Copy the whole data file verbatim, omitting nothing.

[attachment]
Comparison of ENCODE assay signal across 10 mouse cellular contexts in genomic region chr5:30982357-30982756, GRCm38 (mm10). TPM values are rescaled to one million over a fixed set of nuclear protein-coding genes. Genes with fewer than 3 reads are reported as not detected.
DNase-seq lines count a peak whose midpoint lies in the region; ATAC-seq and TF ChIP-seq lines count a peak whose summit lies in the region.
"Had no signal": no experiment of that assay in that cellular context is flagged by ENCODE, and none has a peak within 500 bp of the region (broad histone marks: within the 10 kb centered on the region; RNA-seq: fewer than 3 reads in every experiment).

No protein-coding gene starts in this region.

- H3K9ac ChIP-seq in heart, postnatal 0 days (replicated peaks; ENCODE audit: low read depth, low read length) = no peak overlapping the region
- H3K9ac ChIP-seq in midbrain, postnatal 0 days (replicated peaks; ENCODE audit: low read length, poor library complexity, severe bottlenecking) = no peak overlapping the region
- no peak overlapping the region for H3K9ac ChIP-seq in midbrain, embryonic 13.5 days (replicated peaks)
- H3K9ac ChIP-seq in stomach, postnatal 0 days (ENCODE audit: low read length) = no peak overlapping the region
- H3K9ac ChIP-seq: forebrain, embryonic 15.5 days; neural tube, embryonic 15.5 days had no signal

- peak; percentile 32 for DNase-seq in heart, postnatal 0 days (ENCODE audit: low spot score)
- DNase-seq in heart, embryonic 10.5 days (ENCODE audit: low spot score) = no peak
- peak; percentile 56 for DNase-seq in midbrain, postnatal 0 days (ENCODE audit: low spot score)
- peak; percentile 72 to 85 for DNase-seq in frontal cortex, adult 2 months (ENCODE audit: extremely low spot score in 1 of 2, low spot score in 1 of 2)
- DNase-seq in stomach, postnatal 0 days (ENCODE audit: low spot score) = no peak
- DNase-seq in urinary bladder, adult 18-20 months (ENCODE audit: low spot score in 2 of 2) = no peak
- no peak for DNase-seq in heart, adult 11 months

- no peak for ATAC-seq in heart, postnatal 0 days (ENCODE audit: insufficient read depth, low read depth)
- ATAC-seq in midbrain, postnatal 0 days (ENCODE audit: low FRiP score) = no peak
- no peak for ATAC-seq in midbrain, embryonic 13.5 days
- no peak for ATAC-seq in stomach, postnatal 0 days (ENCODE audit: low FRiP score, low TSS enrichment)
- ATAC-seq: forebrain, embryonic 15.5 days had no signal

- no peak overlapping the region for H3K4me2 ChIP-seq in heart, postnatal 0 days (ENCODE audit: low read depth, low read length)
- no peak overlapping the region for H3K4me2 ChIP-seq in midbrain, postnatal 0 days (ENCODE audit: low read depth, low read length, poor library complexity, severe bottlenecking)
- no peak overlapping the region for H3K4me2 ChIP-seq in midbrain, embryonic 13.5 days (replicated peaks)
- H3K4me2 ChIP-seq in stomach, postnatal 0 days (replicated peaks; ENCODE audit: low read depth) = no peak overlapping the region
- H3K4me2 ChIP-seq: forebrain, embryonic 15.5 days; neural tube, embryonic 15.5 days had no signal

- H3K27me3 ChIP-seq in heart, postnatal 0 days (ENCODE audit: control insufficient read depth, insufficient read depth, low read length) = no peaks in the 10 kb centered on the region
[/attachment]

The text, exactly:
Comparison of ENCODE assay signal across 10 mouse cellular contexts in genomic region chr5:30982357-30982756, GRCm38 (mm10). TPM values are rescaled to one million over a fixed set of nuclear protein-coding genes. Genes with fewer than 3 reads are reported as not detected.
DNase-seq lines count a peak whose midpoint lies in the region; ATAC-seq and TF ChIP-seq lines count a peak whose summit lies in the region.
"Had no signal": no experiment of that assay in that cellular context is flagged by ENCODE, and none has a peak within 500 bp of the region (broad histone marks: within the 10 kb centered on the region; RNA-seq: fewer than 3 reads in every experiment).

No protein-coding gene starts in this region.

- H3K9ac ChIP-seq in heart, postnatal 0 days (replicated peaks; ENCODE audit: low read depth, low read length) = no peak overlapping the region
- H3K9ac ChIP-seq in midbrain, postnatal 0 days (replicated peaks; ENCODE audit: low read length, poor library complexity, severe bottlenecking) = no peak overlapping the region
- no peak overlapping the region for H3K9ac ChIP-seq in midbrain, embryonic 13.5 days (replicated peaks)
- H3K9ac ChIP-seq in stomach, postnatal 0 days (ENCODE audit: low read length) = no peak overlapping the region
- H3K9ac ChIP-seq: forebrain, embryonic 15.5 days; neural tube, embryonic 15.5 days had no signal

- peak; percentile 32 for DNase-seq in heart, postnatal 0 days (ENCODE audit: low spot score)
- DNase-seq in heart, embryonic 10.5 days (ENCODE audit: low spot score) = no peak
- peak; percentile 56 for DNase-seq in midbrain, postnatal 0 days (ENCODE audit: low spot score)
- peak; percentile 72 to 85 for DNase-seq in frontal cortex, adult 2 months (ENCODE audit: extremely low spot score in 1 of 2, low spot score in 1 of 2)
- DNase-seq in stomach, postnatal 0 days (ENCODE audit: low spot score) = no peak
- DNase-seq in urinary bladder, adult 18-20 months (ENCODE audit: low spot score in 2 of 2) = no peak
- no peak for DNase-seq in heart, adult 11 months

- no peak for ATAC-seq in heart, postnatal 0 days (ENCODE audit: insufficient read depth, low read depth)
- ATAC-seq in midbrain, postnatal 0 days (ENCODE audit: low FRiP score) = no peak
- no peak for ATAC-seq in midbrain, embryonic 13.5 days
- no peak for ATAC-seq in stomach, postnatal 0 days (ENCODE audit: low FRiP score, low TSS enrichment)
- ATAC-seq: forebrain, embryonic 15.5 days had no signal

- no peak overlapping the region for H3K4me2 ChIP-seq in heart, postnatal 0 days (ENCODE audit: low read depth, low read length)
- no peak overlapping the region for H3K4me2 ChIP-seq in midbrain, postnatal 0 days (ENCODE audit: low read depth, low read length, poor library complexity, severe bottlenecking)
- no peak overlapping the region for H3K4me2 ChIP-seq in midbrain, embryonic 13.5 days (replicated peaks)
- H3K4me2 ChIP-seq in stomach, postnatal 0 days (replicated peaks; ENCODE audit: low read depth) = no peak overlapping the region
- H3K4me2 ChIP-seq: forebrain, embryonic 15.5 days; neural tube, embryonic 15.5 days had no signal

- H3K27me3 ChIP-seq in heart, postnatal 0 days (ENCODE audit: control insufficient read depth, insufficient read depth, low read length) = no peaks in the 10 kb centered on the region